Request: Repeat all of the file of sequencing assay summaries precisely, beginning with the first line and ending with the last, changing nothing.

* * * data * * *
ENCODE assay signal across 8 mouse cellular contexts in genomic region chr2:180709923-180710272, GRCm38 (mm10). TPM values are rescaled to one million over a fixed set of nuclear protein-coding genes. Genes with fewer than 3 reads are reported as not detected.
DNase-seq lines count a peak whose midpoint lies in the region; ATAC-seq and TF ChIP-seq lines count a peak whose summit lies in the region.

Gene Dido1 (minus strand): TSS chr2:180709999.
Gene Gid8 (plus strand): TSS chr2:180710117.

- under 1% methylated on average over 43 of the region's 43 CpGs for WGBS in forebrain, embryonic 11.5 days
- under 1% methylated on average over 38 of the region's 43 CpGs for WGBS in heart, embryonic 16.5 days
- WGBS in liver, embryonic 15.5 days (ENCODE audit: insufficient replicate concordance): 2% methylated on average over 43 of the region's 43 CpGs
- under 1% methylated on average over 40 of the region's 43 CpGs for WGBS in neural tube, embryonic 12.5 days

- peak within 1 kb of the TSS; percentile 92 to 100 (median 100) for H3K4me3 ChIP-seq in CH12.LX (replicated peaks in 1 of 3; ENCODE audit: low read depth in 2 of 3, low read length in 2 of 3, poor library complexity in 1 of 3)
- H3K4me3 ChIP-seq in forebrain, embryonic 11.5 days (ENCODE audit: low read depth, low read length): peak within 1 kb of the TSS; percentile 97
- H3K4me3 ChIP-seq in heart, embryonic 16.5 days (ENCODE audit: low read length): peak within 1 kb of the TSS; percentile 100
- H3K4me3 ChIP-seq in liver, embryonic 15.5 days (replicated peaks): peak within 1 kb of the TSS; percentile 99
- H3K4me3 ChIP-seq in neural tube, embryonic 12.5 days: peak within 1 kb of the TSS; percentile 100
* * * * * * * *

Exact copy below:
ENCODE assay signal across 8 mouse cellular contexts in genomic region chr2:180709923-180710272, GRCm38 (mm10). TPM values are rescaled to one million over a fixed set of nuclear protein-coding genes. Genes with fewer than 3 reads are reported as not detected.
DNase-seq lines count a peak whose midpoint lies in the region; ATAC-seq and TF ChIP-seq lines count a peak whose summit lies in the region.

Gene Dido1 (minus strand): TSS chr2:180709999.
Gene Gid8 (plus strand): TSS chr2:180710117.

- under 1% methylated on average over 43 of the region's 43 CpGs for WGBS in forebrain, embryonic 11.5 days
- under 1% methylated on average over 38 of the region's 43 CpGs for WGBS in heart, embryonic 16.5 days
- WGBS in liver, embryonic 15.5 days (ENCODE audit: insufficient replicate concordance): 2% methylated on average over 43 of the region's 43 CpGs
- under 1% methylated on average over 40 of the region's 43 CpGs for WGBS in neural tube, embryonic 12.5 days

- peak within 1 kb of the TSS; percentile 92 to 100 (median 100) for H3K4me3 ChIP-seq in CH12.LX (replicated peaks in 1 of 3; ENCODE audit: low read depth in 2 of 3, low read length in 2 of 3, poor library complexity in 1 of 3)
- H3K4me3 ChIP-seq in forebrain, embryonic 11.5 days (ENCODE audit: low read depth, low read length): peak within 1 kb of the TSS; percentile 97
- H3K4me3 ChIP-seq in heart, embryonic 16.5 days (ENCODE audit: low read length): peak within 1 kb of the TSS; percentile 100
- H3K4me3 ChIP-seq in liver, embryonic 15.5 days (replicated peaks): peak within 1 kb of the TSS; percentile 99
- H3K4me3 ChIP-seq in neural tube, embryonic 12.5 days: peak within 1 kb of the TSS; percentile 100